Genre: Jazz Rock/Funk/Fusion
Quality: mp3, 320 kbps
01. Prelude 00:52
02. Transit 06:22
03. Exquisite 05:29
04. Big Trouble 08:02
05. Interlude 01:05
06. Scattering 06:12
07. Traveler 05:54
08. Endorphin 07:10
09. Postlude 00:19
10. Werewolf 05:19
A wonderful instrumental jazz-funk-prog feast!
Progger, what a name for a band, a band led by talented Brian Donohoe who wrote and arranged all the tracks here, performed by a nice selection of guest musicians that together put their personal grain of sound so the album is full of different textures, nuances and rhythms that can please almost anyone’s ears. Scattering is a challenging album released in 2016 in which we will be pleased by that extraordinary blend of genres, so we can find here prog rock, jazz fusion and funk, among others.
The 46 minutes of the album are divided in 10 tracks. It kicks off with “Prelude”, a one-minute intro that leads to “Transit”. The intro has some electronic elements that remind me of some SNES games or something like that. Then with Transit piano first and then drums let us know the band will offer a jazzy feeling. In a review I read a description of the album’s sound like this: “It is like Snarky Puppy but proggier”, man, how accurate! That phrase might actually sum up a bit Progger’s sound. Of course, if you are not familiar with Snarky Puppy you will not understand.
The use of brass section is amazing, and how it gets along with guitars, bass and synths is wonderful. “Exquisite” offers first a laid-back sound with bass, drums and synth, the feeling is a bit funky and then when brass enters the jazzy atmosphere becomes more obvious. At minute two the song explodes and becomes rockier and more aggressive, then it returns to a softer form and so on. Its lunatic final minute is simply outstanding! “Big Trouble” is a nice example of that relation between jazz fusion and progressive rock. I love the bass sound and of course, the use of keyboards here. There is a moment when a guitar has its share and creates a cool rock-fusion sound. This is another great track!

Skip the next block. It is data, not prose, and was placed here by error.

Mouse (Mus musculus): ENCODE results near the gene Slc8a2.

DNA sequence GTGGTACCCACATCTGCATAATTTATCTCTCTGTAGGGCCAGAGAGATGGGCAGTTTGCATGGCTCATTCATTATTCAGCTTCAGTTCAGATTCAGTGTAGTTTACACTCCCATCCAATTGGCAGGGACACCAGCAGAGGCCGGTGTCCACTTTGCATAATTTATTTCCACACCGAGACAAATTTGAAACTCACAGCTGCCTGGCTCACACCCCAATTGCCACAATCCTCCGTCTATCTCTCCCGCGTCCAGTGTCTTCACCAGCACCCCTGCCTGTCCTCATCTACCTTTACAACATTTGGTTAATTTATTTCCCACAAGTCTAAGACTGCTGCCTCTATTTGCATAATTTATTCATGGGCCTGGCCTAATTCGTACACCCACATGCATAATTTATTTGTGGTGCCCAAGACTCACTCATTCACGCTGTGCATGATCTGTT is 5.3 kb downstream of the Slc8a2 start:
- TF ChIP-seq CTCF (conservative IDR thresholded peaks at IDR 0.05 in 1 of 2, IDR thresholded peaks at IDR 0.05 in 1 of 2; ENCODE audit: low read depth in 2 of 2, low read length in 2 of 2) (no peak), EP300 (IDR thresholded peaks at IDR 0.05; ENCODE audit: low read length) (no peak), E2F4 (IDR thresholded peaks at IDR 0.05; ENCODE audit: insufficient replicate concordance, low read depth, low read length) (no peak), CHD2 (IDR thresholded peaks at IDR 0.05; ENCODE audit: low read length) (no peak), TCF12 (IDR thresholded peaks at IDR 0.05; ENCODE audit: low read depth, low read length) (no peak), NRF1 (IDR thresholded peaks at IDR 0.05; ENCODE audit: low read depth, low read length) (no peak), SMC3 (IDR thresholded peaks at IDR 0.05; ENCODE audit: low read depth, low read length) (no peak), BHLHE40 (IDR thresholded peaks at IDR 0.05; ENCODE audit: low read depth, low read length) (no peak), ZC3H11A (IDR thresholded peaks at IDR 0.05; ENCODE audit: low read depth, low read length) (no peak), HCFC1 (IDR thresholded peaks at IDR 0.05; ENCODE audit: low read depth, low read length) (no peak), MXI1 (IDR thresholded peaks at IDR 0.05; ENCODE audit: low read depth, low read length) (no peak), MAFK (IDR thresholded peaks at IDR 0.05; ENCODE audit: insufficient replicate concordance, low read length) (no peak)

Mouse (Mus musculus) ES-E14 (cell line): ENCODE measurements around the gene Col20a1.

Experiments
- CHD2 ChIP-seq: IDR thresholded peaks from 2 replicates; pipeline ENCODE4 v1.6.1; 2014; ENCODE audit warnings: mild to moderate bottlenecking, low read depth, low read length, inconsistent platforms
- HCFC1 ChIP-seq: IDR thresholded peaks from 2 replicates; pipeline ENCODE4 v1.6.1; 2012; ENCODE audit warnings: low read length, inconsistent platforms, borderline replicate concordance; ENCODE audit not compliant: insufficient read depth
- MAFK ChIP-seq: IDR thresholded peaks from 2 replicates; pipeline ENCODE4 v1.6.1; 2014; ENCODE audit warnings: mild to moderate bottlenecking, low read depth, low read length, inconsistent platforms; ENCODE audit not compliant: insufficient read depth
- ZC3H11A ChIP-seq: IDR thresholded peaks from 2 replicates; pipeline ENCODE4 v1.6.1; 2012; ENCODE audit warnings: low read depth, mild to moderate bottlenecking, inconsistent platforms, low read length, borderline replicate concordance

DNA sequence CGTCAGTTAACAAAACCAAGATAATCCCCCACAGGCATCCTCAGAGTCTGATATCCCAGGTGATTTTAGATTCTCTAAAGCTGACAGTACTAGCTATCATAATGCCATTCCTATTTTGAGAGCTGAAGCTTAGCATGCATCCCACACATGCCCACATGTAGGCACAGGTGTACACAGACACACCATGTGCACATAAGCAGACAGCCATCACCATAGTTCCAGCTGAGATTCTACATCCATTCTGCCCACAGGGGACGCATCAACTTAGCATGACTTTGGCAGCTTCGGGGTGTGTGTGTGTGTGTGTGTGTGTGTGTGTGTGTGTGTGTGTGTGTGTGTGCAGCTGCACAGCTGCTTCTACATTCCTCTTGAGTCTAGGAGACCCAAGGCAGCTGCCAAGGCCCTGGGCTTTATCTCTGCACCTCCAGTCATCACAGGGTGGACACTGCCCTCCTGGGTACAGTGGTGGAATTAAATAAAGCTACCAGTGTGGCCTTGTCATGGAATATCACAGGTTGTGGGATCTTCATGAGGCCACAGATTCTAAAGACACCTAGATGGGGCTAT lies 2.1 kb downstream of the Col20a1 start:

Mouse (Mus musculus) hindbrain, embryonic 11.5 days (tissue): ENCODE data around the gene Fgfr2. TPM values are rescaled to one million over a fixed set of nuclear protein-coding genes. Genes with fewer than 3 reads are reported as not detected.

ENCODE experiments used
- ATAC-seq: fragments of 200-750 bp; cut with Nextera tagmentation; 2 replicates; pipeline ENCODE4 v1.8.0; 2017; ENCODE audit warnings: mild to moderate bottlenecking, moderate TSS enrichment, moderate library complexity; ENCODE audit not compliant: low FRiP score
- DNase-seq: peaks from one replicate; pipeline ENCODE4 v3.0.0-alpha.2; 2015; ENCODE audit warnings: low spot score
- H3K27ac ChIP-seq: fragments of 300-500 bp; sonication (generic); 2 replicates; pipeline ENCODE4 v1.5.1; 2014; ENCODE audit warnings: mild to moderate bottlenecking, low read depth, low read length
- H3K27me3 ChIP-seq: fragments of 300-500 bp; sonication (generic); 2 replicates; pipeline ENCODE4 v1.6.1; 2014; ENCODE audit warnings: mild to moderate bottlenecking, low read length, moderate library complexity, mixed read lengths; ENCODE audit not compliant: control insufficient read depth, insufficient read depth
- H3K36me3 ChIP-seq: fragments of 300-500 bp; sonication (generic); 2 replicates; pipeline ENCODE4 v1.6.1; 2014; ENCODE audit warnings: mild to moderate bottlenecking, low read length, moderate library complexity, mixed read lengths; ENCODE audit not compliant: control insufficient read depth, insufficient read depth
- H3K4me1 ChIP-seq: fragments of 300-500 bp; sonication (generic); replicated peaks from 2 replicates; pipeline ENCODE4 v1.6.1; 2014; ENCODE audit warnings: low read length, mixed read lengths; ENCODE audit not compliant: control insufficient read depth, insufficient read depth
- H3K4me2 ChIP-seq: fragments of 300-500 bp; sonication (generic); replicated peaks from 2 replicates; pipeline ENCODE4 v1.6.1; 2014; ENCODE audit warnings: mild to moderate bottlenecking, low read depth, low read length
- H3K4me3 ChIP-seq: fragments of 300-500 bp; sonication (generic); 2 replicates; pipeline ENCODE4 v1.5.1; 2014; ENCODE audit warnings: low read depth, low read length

A one-minute “Interlude” appears next, dividing the album in halves. It leads to “Scattering” which is an exquisite track that starts soft but little by little progresses, building up different structures and offering a never-ending feast of atmospheres. A new kind of mid-east sound appears with “Traveler” which let us know the band and musicians have a lot to offer and are not stuck in the same sound, so in every single track we can find new elements that make the music very diverse and quite interesting. In the same song we will listen to tunes completely different, including a masterful synth solo and a sensual use of brass.
“Endorphin” confirms how good the band is and also reaffirms their skills as composers and performers and the diversity of sounds their music has, which is why I am excited and eagerly waiting to see them live next Progtoberfest at Chicago. “Postlude” is a 19-second track that leads to “Werewolf”, the final song of the album.
This track has a rhythm that sounds like a song from Velvet Revolver, but with a jazzy sound. The music here is rockier, more aggressive so the band decided to finish the album with all their energy. Great!
I am happy to have discovered this band and happier to know I am going to see them on stage soon. I highly recommend this album!
Review by Guillermo Urdapilleta